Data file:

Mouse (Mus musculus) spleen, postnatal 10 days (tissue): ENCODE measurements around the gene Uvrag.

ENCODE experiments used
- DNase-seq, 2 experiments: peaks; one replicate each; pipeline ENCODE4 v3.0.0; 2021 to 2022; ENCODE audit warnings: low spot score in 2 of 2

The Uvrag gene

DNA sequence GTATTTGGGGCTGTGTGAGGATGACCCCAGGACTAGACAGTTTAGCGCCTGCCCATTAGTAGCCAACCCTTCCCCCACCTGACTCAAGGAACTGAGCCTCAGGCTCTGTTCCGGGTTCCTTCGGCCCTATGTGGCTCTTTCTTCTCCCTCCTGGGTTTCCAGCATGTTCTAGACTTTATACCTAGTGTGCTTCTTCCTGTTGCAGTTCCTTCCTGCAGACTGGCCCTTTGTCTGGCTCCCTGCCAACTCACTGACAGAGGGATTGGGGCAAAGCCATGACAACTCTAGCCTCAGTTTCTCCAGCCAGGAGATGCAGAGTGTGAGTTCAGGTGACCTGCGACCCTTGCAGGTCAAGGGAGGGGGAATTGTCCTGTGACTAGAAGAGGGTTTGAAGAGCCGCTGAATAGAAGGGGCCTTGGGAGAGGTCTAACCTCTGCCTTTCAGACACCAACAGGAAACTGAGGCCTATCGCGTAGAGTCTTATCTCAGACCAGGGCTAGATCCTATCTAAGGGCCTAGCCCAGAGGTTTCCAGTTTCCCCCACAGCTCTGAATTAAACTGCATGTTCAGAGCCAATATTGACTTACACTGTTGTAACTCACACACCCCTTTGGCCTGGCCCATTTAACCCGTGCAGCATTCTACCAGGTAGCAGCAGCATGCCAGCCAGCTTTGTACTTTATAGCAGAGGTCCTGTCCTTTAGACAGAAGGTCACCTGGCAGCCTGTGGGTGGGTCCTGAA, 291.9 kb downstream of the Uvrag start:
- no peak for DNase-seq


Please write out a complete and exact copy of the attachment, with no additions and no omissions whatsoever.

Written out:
Mouse (Mus musculus) spleen, postnatal 10 days (tissue): ENCODE measurements around the gene Uvrag.

ENCODE experiments used
- DNase-seq, 2 experiments: peaks; one replicate each; pipeline ENCODE4 v3.0.0; 2021 to 2022; ENCODE audit warnings: low spot score in 2 of 2

The Uvrag gene

DNA sequence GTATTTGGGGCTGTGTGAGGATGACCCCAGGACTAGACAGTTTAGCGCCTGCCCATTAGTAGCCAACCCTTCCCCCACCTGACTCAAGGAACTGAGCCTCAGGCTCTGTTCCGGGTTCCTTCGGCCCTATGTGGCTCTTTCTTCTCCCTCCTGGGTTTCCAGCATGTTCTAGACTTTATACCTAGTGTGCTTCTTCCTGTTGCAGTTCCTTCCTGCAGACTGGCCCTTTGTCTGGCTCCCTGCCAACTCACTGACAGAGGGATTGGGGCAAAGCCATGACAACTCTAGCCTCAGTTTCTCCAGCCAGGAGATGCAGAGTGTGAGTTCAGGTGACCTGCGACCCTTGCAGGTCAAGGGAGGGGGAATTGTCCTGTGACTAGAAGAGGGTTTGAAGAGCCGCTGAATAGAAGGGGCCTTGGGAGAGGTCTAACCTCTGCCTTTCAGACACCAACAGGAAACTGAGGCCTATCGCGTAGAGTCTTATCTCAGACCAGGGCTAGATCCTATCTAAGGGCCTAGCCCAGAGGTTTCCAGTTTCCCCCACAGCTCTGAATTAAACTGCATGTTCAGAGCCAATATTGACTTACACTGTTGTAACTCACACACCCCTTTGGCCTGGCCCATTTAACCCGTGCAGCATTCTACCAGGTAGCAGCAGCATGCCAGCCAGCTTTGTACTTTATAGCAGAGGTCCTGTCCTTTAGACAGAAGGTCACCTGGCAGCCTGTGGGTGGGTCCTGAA, 291.9 kb downstream of the Uvrag start:
- no peak for DNase-seq